I have been putting off writing this recap, because the last week has been difficult and I would rather not re-inflame controversy unnecessarily. Things the resolution does not do: If you have not read the resolution, stop right now. Download it and read it.
Leave a comment Between the two introductory weeks of Creative Writing where we swam, visited museums, attended readings and got to know each other better, and our Fall show, there is an empty period of time.
During my past two years in the department, we have filled these weeks with Spoken Word and Experimental Fiction lessons in which we were introduced to niche genres of writing.
Both lessons were fulfilling and gave me a new perspective to incorporate into my writing for the following months.
With our daily practice of writing to music and analyzing lyrics, she introduced the idea that popular music can have literary qualities and that words on a page can have musicality. The class compiled a playlist with each of our favorite songs.
For the length of the song, we would all write in response to the music. In the beginning, I found it challenging to write in conversation with the song, especially songs I had never heard before. I soon realized that the only way to learn how to mimic rhythm in a piece of writing is through practice.
By the last prompt, it felt more natural to write to music than to write in silence. I found it interesting to watch what came to while writing based off of what I was listening to. In Hawaii, the whole island grows dark at night.
People sleep with the sun, the animals too. Streets, unlittered with lampposts, are wide and welcoming for the late-night bikers. On the beaches, small crabs glow and the moon, like a stadium light, illuminates the sand.
If you want to stay awake, you have to go to the beach. The water turns gelatinous, and the fish hold their position until dawn. Once, I tried to swim in the water at night, but it would not accept me.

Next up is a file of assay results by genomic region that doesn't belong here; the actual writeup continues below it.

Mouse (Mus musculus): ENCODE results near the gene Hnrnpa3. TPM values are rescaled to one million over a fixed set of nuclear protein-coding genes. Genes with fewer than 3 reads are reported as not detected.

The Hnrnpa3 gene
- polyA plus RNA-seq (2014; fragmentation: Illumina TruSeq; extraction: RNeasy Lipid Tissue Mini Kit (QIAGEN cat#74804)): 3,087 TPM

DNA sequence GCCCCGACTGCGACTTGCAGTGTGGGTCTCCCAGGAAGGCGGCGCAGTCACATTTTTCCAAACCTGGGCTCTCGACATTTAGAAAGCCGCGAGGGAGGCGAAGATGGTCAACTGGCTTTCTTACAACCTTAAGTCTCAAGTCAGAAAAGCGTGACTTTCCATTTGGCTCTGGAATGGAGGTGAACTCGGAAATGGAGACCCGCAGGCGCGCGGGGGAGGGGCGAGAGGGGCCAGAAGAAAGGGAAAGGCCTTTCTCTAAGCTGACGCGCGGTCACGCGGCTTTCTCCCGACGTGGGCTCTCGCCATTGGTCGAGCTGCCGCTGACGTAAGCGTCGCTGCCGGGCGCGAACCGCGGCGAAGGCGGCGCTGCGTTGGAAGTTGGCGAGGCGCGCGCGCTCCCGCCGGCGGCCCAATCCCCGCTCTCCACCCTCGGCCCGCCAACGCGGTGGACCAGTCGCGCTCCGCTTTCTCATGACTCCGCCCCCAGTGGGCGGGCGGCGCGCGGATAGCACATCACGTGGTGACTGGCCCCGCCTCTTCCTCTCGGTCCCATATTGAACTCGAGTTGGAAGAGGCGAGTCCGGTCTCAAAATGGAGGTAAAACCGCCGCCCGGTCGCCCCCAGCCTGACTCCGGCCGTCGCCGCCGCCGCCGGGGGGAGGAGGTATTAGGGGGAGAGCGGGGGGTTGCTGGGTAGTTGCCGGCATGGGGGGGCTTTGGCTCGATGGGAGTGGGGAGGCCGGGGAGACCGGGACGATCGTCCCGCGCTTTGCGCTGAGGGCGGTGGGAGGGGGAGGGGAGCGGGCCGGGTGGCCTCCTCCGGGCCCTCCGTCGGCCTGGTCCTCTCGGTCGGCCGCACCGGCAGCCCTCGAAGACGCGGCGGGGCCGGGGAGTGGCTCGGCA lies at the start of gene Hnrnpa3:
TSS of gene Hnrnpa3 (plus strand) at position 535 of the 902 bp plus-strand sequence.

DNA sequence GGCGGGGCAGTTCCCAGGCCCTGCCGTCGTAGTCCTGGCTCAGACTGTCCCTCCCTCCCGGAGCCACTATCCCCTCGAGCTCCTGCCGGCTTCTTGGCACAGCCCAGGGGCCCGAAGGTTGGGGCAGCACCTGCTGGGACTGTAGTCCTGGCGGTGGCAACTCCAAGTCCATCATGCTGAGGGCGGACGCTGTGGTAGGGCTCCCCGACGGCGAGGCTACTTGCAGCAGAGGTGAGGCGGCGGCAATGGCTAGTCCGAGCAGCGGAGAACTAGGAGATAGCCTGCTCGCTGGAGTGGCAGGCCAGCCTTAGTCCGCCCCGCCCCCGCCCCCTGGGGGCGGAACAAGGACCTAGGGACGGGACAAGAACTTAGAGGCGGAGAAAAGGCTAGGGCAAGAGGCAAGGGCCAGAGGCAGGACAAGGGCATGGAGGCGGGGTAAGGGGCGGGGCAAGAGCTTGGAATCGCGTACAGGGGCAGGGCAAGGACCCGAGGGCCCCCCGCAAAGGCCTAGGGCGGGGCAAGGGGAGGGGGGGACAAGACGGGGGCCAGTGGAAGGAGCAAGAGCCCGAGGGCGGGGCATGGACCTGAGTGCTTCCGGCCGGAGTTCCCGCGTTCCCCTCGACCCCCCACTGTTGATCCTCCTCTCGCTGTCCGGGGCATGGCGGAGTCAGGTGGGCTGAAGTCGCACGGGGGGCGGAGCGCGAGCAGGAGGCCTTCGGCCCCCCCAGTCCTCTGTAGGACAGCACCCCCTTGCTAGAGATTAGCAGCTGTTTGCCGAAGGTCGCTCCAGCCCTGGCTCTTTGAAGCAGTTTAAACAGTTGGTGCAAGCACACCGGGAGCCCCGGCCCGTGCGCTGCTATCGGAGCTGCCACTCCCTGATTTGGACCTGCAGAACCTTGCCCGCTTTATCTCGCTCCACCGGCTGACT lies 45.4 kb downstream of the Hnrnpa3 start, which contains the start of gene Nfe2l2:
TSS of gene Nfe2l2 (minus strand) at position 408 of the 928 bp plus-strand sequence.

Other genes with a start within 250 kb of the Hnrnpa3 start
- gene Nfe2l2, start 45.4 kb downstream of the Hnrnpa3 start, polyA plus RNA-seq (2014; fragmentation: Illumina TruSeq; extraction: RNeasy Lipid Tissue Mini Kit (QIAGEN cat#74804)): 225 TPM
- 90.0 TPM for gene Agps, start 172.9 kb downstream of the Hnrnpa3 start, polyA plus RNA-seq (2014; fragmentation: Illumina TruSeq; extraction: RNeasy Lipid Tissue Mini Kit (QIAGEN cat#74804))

I wish I was one of those Hawaiian sea creatures, cradled nightly by the sea. In addition to writing to music, Taylor taught us about our writing as music.
We had various assignments in which we would write poetry to a beat. I noticed how, with the knowledge that the piece would be set to music, my content changed. I no longer tried to create a narrative but chose words that sounded nice together, typically ending lines in a rhyme.
My group and I created a ridiculous rap that would have read awfully on the page, but, set to a beat, had a good flow. I realized how difficult it is to write music that both sounds good and reads well on the page, and now understand why most musicians prioritize rhythm over meaning.
The performance poetry unit introduced me to the importance of rhythm in writing. Even if the meter is subtle, the innate pleasure one finds in a beat will improve their experience as a listener and add a foundation the piece.
As we prepare for the upcoming Fall show, I find myself returning to the lessons Taylor taught us about reading to an imaginary beat, and how to attract the audience by doing so.
Eva Whitney, class of The Ruth Asawa San Francisco School of the Arts is a public, audition-based, alternative high school in the San Francisco Unified School District committed to equity and excellence in the arts and academics for all of our community members.
Jul 06, · Between the two introductory weeks of Creative Writing where we swam, visited museums, attended readings and got to know each other better, and our .
Jan 11, · For high school, I attended Ruth Asawa School Of The Arts, an art school located in San Francisco where I specialized in Creative Writing. In order to qualify for a place, applicants had to submit a portfolio which included three short stories, ten poems, and one play.
It does not end auditions at the Ruth Asawa San Francisco School of the (creative writing, theater tech, visual arts are examples). It’s come to my attention that members of the Ruth Asawa SOTA community are planning to come to the Oct.
8 Board meeting this Tuesday out of the mistaken idea that the Board has made changes to the school. School of the Arts High School (SOTA) is a public magnet high school in San Francisco, California, in the United States. According to the school's official website, SOTA's mission is "to provide a specialized high school program and learning environment which are conducive to creative and independent thinking and artistic and academic excellence for promising students of the arts."Location: Portola Dr, San Francisco, , CA.
In your unique voice, tell us why you want to be in Creative Writing and give us insight into you as a writer: the poets, authors, and books that you love, why you write, when or how you write, if you’ve taken creative writing classes before (not required), if you’ve been to any of our CW shows or readings, etc.